South Australian Hemp Industry Progress

Industrial hemp in South Australia
Image: South Australian Research and Development Institute

The total number of industrial hemp licences issued in South Australia have doubled since trials kicked off in 2018 – but the state’s hemp industry is still very much at a nascent stage.

According to the Adelaide Advertiser (paywall) 21 businesses are now approved to produce or process hemp in South Australia (19 cultivators, 2 processors) and the Marshall Government has confirmed a fourth season of hemp trials will proceed in the state’s South-East.

The trials are led by the Department of Primary Industries and Regions SA’s (PIRSA’s) research arm, the South Australian Research and Development Institute (SARDI).

The latest SA Industrial Hemp Trials update report released in September states over three seasons trials have clearly shown industrial hemp can be grown very successfully in South Australia.

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The trials have been focused on evaluating varieties and times of sowing for optimal industrial hemp production in the state. A total of 14 different industrial hemp varieties have been trialed, sown across a range of different sowing times – from late October to mid-January.

Among the varieties tested in 2019/20 were Han NE and Han FNQ, which have performed well. However, the report notes these varieties should be used with caution in South Australia, stating:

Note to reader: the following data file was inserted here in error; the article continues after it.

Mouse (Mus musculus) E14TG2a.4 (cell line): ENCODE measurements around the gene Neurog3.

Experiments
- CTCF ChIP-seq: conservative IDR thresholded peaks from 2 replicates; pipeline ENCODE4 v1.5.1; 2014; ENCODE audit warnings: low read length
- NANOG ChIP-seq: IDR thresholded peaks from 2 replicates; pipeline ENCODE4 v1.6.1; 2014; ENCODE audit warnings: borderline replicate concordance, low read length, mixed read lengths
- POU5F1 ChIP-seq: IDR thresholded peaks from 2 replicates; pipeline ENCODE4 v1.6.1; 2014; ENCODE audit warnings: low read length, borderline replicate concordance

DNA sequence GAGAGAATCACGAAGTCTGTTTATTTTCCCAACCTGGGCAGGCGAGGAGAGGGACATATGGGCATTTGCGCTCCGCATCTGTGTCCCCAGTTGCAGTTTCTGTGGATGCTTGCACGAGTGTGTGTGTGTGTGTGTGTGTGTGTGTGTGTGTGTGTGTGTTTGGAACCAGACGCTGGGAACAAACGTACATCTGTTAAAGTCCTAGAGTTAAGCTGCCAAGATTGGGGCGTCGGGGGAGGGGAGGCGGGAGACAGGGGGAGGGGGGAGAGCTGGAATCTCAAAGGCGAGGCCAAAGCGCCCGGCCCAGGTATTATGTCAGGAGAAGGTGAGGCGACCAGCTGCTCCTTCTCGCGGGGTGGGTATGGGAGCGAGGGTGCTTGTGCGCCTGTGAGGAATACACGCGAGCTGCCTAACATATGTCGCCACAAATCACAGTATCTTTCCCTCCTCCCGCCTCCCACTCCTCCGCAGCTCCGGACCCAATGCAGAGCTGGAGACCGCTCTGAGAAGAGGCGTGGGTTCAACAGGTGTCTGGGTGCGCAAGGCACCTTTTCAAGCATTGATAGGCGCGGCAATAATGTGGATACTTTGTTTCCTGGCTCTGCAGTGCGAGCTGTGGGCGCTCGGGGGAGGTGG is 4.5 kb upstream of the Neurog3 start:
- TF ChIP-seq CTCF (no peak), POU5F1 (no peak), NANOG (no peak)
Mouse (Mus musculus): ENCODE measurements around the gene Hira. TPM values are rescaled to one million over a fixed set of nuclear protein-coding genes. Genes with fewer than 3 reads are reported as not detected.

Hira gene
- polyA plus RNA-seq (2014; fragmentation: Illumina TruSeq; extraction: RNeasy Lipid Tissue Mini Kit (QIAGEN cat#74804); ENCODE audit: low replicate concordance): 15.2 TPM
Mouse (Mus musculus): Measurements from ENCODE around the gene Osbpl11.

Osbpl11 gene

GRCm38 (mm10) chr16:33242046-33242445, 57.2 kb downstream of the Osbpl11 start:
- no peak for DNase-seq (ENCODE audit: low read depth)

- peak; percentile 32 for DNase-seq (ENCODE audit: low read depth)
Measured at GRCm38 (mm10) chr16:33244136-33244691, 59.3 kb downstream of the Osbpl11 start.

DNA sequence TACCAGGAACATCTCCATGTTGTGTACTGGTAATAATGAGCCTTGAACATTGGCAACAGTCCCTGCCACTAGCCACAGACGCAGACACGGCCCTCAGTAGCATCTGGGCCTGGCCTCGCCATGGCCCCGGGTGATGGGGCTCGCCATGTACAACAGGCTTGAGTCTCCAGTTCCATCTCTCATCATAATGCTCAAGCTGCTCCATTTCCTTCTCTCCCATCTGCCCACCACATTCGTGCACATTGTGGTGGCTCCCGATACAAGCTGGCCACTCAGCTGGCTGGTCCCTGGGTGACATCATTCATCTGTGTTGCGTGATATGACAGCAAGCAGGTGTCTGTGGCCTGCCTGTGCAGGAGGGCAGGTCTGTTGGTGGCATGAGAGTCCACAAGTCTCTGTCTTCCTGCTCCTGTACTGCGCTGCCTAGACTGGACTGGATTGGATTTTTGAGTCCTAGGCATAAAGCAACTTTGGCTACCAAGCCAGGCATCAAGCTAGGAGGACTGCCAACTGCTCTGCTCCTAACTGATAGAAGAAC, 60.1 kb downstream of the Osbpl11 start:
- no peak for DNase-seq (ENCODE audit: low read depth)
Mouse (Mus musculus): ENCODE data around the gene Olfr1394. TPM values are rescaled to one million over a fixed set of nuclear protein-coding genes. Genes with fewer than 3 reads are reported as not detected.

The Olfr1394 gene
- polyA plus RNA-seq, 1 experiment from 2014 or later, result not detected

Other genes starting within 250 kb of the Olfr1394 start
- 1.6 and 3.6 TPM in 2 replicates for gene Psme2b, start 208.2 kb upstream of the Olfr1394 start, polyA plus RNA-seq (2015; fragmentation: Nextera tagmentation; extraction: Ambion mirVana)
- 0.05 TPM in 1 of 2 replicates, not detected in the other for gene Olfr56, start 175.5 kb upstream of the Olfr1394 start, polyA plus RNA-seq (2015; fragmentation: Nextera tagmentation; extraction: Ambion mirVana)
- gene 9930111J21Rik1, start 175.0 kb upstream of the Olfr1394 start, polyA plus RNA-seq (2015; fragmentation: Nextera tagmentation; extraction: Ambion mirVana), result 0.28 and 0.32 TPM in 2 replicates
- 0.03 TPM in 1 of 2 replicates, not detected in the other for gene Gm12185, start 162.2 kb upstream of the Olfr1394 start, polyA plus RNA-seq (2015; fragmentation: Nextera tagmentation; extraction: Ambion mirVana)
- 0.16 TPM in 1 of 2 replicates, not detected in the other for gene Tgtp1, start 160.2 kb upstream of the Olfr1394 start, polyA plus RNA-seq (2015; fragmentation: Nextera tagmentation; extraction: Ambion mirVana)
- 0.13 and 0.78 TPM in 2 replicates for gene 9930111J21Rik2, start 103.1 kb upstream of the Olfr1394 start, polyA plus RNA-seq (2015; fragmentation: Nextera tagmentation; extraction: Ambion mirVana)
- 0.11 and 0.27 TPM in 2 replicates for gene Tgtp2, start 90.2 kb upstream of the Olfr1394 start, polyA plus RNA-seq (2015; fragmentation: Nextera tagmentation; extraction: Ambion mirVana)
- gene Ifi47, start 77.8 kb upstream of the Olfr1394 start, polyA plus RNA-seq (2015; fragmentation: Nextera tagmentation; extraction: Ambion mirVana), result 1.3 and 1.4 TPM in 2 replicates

“The base THC levels of these varieties is relatively high, and variation in THC production due to climatic or other influences has the potential to push the THC levels above 1.0%.”

Above 1% and hemp is no longer legally considered hemp; but marijuana – even though even at 1% it has no recreational value. Above 1% and a crop is considered “hot” and must be destroyed. Such a scenario can also have legal implications for farmers.

While things are looking promising for a health hemp industry in South Australia, the experience hasn’t been positive for all participants. In April last year, we mentioned the plight of a farmer who had given up on hemp – not due to government red tape or market conditions, but because of “relentless” interference from the public in the form of theft. It’s a problem not confined to South Australia or Australia by any means; many farmers in the USA have been victims of hemp theft.

The stakes are high in Australia for clueless hemp thieves. If caught, not only can they be prosecuted for the theft, but also for breaches in industrial hemp legislation. For example, in South Australia there is a maximum penalty of $15,000 and may also include up to 12 months imprisonment. It’s a big price to pay for ripping off a plant that won’t give you a buzz.